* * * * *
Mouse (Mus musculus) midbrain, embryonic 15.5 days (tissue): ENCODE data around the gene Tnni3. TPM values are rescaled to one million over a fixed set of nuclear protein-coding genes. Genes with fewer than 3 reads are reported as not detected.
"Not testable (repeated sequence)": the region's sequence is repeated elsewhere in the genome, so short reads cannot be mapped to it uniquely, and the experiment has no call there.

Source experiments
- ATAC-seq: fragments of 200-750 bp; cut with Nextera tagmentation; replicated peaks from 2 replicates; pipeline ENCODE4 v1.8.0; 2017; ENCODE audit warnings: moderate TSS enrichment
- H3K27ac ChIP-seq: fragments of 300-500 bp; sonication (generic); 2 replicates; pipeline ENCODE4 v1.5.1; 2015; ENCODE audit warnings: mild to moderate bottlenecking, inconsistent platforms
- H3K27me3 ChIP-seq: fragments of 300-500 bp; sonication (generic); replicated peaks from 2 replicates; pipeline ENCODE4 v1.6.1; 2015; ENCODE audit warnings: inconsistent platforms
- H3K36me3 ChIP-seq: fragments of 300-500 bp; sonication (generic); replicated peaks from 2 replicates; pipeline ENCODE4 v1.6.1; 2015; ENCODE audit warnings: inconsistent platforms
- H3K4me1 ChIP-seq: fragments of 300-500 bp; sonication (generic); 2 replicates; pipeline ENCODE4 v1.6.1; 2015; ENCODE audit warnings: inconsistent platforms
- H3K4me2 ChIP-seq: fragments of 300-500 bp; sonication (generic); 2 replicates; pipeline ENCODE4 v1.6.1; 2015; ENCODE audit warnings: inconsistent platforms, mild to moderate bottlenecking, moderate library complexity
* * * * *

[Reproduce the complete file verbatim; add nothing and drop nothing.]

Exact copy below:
Mouse (Mus musculus) midbrain, embryonic 15.5 days (tissue): ENCODE data around the gene Tnni3. TPM values are rescaled to one million over a fixed set of nuclear protein-coding genes. Genes with fewer than 3 reads are reported as not detected.
"Not testable (repeated sequence)": the region's sequence is repeated elsewhere in the genome, so short reads cannot be mapped to it uniquely, and the experiment has no call there.

Source experiments
- ATAC-seq: fragments of 200-750 bp; cut with Nextera tagmentation; replicated peaks from 2 replicates; pipeline ENCODE4 v1.8.0; 2017; ENCODE audit warnings: moderate TSS enrichment
- H3K27ac ChIP-seq: fragments of 300-500 bp; sonication (generic); 2 replicates; pipeline ENCODE4 v1.5.1; 2015; ENCODE audit warnings: mild to moderate bottlenecking, inconsistent platforms
- H3K27me3 ChIP-seq: fragments of 300-500 bp; sonication (generic); replicated peaks from 2 replicates; pipeline ENCODE4 v1.6.1; 2015; ENCODE audit warnings: inconsistent platforms
- H3K36me3 ChIP-seq: fragments of 300-500 bp; sonication (generic); replicated peaks from 2 replicates; pipeline ENCODE4 v1.6.1; 2015; ENCODE audit warnings: inconsistent platforms
- H3K4me1 ChIP-seq: fragments of 300-500 bp; sonication (generic); 2 replicates; pipeline ENCODE4 v1.6.1; 2015; ENCODE audit warnings: inconsistent platforms
- H3K4me2 ChIP-seq: fragments of 300-500 bp; sonication (generic); 2 replicates; pipeline ENCODE4 v1.6.1; 2015; ENCODE audit warnings: inconsistent platforms, mild to moderate bottlenecking, moderate library complexity